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A recursive combinator - leonardo
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Subject: A recursive combinator
Time:11:49 am
This interesting blog page "Refactoring Methods with Recursive Combinators" shows Ruby implementations of a recursive combinator:

I like the idea of putting a blog in a version control, I just hope the usability will improve a little more for blog readers (removing some noise from the page).

Here you can find my Python and D versions:

The translation to Python was painless and not too much difficult, so Python is up to the task:
def divide_and_conquer(value, isdivisible, conquer, divide, recombine):
    if isdivisible(value):
        return recombine(divide_and_conquer(sub_value, isdivisible, conquer, divide, recombine)
                         for sub_value in divide(value))
        return conquer(value)

identity = lambda x: x

def rotate2(square):
    def divide(square):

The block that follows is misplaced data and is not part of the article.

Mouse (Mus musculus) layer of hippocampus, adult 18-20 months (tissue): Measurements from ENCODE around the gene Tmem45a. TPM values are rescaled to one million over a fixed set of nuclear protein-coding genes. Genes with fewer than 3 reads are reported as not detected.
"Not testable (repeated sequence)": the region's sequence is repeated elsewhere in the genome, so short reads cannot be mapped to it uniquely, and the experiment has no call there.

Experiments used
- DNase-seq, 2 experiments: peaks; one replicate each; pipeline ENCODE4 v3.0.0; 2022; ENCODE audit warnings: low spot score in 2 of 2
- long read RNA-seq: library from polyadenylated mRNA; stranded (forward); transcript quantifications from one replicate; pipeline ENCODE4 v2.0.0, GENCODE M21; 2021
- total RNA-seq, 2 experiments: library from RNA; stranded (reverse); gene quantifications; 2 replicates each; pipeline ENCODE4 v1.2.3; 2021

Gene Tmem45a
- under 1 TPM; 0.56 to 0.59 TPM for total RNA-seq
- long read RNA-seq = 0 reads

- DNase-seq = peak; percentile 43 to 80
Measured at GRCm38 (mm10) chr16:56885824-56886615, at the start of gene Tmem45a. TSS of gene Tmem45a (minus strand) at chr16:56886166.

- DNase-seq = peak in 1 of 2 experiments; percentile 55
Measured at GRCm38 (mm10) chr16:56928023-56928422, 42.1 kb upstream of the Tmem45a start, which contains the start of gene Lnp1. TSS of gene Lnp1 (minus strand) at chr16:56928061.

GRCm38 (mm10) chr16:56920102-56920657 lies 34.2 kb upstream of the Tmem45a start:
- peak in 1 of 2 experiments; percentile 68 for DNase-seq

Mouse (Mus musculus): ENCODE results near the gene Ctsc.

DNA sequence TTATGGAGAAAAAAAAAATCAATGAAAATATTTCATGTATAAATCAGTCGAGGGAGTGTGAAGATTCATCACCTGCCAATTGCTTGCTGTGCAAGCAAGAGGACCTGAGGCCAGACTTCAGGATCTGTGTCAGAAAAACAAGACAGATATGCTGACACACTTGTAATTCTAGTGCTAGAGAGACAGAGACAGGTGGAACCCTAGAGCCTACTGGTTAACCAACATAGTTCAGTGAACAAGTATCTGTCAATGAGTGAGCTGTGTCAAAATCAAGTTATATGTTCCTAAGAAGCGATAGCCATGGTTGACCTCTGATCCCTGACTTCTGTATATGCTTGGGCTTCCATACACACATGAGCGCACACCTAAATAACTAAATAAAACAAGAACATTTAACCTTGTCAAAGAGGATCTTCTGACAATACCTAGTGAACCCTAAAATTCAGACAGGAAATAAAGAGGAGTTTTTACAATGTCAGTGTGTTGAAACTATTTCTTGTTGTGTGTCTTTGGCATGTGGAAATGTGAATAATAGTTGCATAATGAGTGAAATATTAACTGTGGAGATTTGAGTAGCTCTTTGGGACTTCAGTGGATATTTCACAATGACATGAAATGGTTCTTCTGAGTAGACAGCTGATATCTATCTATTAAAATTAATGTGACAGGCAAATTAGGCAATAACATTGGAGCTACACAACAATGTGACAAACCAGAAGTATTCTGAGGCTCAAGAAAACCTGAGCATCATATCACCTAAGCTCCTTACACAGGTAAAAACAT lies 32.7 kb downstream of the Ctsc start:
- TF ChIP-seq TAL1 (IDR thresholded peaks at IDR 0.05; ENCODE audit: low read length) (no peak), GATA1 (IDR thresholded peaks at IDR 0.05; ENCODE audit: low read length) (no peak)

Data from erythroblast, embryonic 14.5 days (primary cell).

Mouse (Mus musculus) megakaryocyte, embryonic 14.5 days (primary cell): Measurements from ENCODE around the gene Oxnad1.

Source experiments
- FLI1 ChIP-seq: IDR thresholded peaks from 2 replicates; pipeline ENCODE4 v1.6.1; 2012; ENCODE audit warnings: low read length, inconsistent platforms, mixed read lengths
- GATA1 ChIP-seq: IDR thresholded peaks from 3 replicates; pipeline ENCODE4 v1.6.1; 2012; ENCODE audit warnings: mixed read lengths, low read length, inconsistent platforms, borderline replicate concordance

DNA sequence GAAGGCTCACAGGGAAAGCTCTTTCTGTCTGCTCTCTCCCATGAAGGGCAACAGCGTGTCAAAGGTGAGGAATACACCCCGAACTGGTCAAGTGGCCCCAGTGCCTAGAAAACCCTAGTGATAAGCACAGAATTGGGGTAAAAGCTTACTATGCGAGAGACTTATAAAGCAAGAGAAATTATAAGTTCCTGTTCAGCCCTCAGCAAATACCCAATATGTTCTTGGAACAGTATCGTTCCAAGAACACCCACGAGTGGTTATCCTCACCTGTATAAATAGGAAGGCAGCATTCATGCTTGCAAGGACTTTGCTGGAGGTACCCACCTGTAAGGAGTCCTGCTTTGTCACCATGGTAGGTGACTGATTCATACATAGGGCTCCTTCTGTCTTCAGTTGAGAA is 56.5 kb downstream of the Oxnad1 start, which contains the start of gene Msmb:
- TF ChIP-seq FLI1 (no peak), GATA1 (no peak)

half_len = len(square) // 2
        def sub_square(nrow, ncol):
            return [row[ncol: ncol + half_len] for row in square[nrow: nrow + half_len]]
        upper_left = sub_square(0, 0)
        lower_left = sub_square(half_len, 0)
        upper_right = sub_square(0, half_len)
        lower_right = sub_square(half_len, half_len)
        return [upper_left, lower_left, upper_right, lower_right]

    def recombine((upper_left, lower_left, upper_right, lower_right)):
        return [l + r for l,r in zip(upper_right, lower_right)] + \
               [l + r for l,r in zip(upper_left, lower_left)]

    return divide_and_conquer(square,
                              isdivisible=lambda value: len(value) > 1,
                              conquer=    identity,
                              divide=     divide,
                              recombine=  recombine)
I think this Python code is also a little more readable than the original Ruby one (and probably faster too).